You can catch and keep your audience’s attention by writing interesting lyric sensual imagery: images and metaphors that evoke human sensations.
We experience the world through our senses, use this truth to tap into human psychology… grab them and keep them absorbed for your entire song!
The sense of sight is easy, most people go there first… but that’s only one of the human senses!
In this video lesson, you’ll learn
- Six senses you can use to hook your listeners,
- How to reference multiple sense to appeal to a wider audience, and
- How to use your best imagery instead of the first thing you think of!
There’s a complete transcript below the video lesson…
Lyrics: Sensual Imagery – Begin Transcript
Have you ever been writing a song but the lyrics feel flat…
Like there’s something missing.
Now you know if you’re bored by your lyrics they won’t move your listeners either.
They won’t even get past your first verse before they tune out.
So what’s the solution?
How can you grab their attention and keep it for the whole song? How can you get them coming back to hear it again?
Hi, I’m Trevor Dimoff a songwriter and a songwriting teacher. This is a sample lesson from my online songwriting course, the Ultimate Songwriting Jumpstart. If you can play songs you can learn how to write songs with the musical skills you already have. If this video grabs your attention and you learn from it, you can learn more about the Ultimate Songwriting Jumpstart by clicking this link.
One solution is to use strong imagery based on human senses…
Here’s the Lesson!
Using sensual imagery, lyrics that focus on the human senses, is a powerful tool to help your audience create mental images from your lyrics. Like emotional language and figurative language, you can create a strong effect in your audience with only a few words.
Humans understand the world through their senses, so write strong descriptions using sensation imagery. Make your song more immediate to your listener by writing with vivid imagery and use your audience’s senses to help them create a captivating world with you.
Descriptive language prompts your audience to create images in their minds. When I’m writing, I brainstorm for all of the senses and pick the best images and ideas. I make an effort to reference at least 2 senses in a song. The senses you can tap into are: sight, sound, smell, taste, and sensation. Sensation includes three categories, the sense of touch, internal feelings and external feelings or sensations.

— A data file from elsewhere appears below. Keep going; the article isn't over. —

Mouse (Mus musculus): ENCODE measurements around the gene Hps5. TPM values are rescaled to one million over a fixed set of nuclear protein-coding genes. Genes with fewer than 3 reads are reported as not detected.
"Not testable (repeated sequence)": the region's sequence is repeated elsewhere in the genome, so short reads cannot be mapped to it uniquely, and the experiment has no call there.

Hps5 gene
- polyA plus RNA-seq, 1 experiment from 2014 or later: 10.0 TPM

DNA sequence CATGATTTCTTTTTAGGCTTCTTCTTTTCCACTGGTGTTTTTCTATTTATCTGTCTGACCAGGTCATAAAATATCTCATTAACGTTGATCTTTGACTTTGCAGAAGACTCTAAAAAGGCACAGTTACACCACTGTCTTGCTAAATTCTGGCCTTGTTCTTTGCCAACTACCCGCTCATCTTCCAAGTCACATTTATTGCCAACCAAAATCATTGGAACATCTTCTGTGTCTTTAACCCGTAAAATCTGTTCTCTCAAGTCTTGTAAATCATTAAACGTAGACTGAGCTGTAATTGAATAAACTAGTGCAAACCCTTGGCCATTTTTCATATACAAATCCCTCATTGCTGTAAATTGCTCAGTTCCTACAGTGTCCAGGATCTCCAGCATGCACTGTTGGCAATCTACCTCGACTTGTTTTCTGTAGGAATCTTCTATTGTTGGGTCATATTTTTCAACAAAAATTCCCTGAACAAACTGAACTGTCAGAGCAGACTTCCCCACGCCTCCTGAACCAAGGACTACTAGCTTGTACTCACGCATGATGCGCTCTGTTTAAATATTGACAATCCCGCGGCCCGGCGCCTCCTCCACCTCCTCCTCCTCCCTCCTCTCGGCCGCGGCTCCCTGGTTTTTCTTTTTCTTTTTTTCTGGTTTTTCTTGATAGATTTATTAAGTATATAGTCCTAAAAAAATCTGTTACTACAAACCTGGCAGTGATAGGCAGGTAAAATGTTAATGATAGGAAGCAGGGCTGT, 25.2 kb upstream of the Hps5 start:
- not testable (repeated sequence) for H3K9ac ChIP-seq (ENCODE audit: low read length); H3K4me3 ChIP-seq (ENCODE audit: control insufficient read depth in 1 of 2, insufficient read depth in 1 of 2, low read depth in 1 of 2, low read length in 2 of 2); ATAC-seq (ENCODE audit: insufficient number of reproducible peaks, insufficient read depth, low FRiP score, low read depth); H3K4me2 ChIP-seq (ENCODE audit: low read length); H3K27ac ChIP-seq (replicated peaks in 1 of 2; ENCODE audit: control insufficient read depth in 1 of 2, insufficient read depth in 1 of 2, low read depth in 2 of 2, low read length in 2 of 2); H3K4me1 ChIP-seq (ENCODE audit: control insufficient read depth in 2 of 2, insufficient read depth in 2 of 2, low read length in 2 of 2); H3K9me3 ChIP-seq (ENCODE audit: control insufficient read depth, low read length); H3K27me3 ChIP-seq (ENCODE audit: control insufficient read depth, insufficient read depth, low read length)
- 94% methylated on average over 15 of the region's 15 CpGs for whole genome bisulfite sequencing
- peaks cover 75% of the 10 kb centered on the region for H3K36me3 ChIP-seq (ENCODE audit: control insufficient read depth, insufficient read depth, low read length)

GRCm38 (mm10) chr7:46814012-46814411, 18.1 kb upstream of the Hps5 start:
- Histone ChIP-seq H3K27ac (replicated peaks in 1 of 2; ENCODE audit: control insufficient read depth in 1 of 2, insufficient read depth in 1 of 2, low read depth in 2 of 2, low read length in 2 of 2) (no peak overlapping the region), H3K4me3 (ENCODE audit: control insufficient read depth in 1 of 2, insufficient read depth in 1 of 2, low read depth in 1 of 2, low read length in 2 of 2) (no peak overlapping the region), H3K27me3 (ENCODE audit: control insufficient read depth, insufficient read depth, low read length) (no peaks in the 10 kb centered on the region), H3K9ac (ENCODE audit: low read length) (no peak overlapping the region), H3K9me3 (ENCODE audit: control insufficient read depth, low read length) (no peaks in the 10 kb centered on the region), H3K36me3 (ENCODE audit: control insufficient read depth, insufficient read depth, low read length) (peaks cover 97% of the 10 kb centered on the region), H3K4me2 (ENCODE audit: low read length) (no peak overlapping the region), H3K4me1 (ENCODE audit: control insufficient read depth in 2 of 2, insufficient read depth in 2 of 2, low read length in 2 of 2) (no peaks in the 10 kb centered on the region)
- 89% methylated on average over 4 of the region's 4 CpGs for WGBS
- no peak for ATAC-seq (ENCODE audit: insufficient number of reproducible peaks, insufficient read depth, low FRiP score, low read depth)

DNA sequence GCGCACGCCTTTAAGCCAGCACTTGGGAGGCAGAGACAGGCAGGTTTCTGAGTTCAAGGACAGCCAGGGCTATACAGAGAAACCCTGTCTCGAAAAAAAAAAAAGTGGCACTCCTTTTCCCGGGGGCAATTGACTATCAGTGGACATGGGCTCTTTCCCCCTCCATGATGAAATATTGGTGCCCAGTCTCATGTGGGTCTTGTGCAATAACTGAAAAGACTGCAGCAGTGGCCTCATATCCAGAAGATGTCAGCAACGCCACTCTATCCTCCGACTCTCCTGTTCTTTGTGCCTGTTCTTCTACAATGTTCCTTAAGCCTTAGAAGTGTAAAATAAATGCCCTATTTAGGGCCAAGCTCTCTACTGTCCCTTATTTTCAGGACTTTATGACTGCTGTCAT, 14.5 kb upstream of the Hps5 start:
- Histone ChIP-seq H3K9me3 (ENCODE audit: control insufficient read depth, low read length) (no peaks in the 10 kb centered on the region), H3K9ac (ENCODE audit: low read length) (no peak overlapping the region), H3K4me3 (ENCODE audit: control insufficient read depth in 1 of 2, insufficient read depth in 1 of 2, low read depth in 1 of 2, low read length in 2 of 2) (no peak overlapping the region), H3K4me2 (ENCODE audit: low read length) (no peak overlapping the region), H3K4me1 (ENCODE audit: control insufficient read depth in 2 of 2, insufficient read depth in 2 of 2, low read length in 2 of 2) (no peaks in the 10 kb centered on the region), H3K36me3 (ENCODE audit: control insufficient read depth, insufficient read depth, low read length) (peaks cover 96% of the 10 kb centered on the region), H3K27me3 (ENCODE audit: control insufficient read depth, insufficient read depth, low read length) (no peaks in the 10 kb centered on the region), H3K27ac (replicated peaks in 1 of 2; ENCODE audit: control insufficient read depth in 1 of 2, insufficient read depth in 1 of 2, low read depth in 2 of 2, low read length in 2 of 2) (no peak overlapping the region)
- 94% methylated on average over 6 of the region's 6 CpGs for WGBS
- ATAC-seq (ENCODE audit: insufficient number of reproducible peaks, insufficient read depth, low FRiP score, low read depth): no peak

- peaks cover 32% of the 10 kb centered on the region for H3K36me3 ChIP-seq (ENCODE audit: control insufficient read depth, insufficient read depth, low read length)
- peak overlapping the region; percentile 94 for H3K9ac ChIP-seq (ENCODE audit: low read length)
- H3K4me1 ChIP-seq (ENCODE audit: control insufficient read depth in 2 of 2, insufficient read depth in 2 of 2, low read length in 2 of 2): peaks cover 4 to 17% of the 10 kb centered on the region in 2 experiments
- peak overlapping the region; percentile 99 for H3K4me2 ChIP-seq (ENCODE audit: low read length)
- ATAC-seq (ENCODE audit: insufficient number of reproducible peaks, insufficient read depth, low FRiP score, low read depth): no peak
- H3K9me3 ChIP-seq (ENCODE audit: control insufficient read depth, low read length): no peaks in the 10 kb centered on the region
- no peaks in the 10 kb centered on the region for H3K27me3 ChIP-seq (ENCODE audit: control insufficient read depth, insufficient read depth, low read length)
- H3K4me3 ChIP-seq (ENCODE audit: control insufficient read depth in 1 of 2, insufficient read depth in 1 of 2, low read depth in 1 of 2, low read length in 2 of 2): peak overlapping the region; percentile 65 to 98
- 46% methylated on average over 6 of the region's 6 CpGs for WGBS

Let’s “look” at each in more detail:
1. Sense of Sight
Sight is Visual, most people are visual first so be sure to paint pictures with your words. In Need Your Love I wrote: “Uncloud my judgement, fill my head with light/ Clean out my ears and give me second sight”
2. Sense of Hearing
Sound or Hearing is ironically, often ignored in music lyrics. The previous example from Need Your Love, combines sight and sound. The odd reversal of clean out my ears then giving me second sight adds impact to the line.
3. Sense of Smell
Smell is a primal sense for triggering memories. In the second line of Exotic Bean, I woke up in a musty motel bed. If you’ve ever stayed in a bad hotel room, the specific generality of this line gives you an image of disorientation in an unfamiliar, cheap stinky environment.
4. Sense of Taste
Taste is also often ignored in lyric writing. In Exotic Bean I compare Diner coffee to water. This is not a strong taste but illustrates that the weak coffee didn’t solve my problem. In Tremble, I use taste as an emotional metaphor, with the line “Taste of guilt and envy”
5. Sense of Touch
Sensation can be physical as in the sense of touch. Or you can refer to Proprioception, the awareness of your body’s position relative to itself, your body’s motion through space, pain or balance.
6. Internal and External Sensations
Internal Feelings are called Interoception. They are internal body sensations, like pain or hunger. External Feelings are called Exteroception, this is how you perceive the external world, like falling or flying.
The more you refer to senses and sensations, the easier it is for your listener to imagine the world you’re writing about. Use specifically generality to help them create mental images to understand your song.
Examples of Sensual Imagery from Exotic Bean:
In the first verse “Stranger in a strange town” is an allusion to the novel “Stranger in a Strange Land by Robert Heinlein. The first sensual image is in the second line “Woke up in a musty motel bed.” The smell helps the audience create an internal image of a cheap motel room without taking up several song lines for visual imagery. “My eyes are crossed, I’m falling down” shows my confusion through interoception, and falling down is an example of exteroception. The solution to all my distress is realizing that I: Need some bean to straighten out my head!
The second verse has a similar structure creating a pattern for the listener. I describe how I try “Diner brew (but it) tastes like water.” Then the “Fast food sludge twists my guts” creating a gross image of gut sludge and the internal sensation of twisted guts. The “Instant (coffee) causes mental disorder” or emotional distress because it isn’t pleasant or the solution. The last line of this verse also offers my solution because I “need good bean so I don’t self destruct.”
There are two links below the video (after this transcript) with optional reading about proprioception and human senses if you want to learn more about it.
Lyrics: Sensual Imagery – Summary
When you’re writing,
- Brainstorm ideas for each sense.
- Refer to more than one sense as you edit them down to the best ideas.
- Use specific generality in your sensual imagery to “show instead of tell” your audience through your lyrics.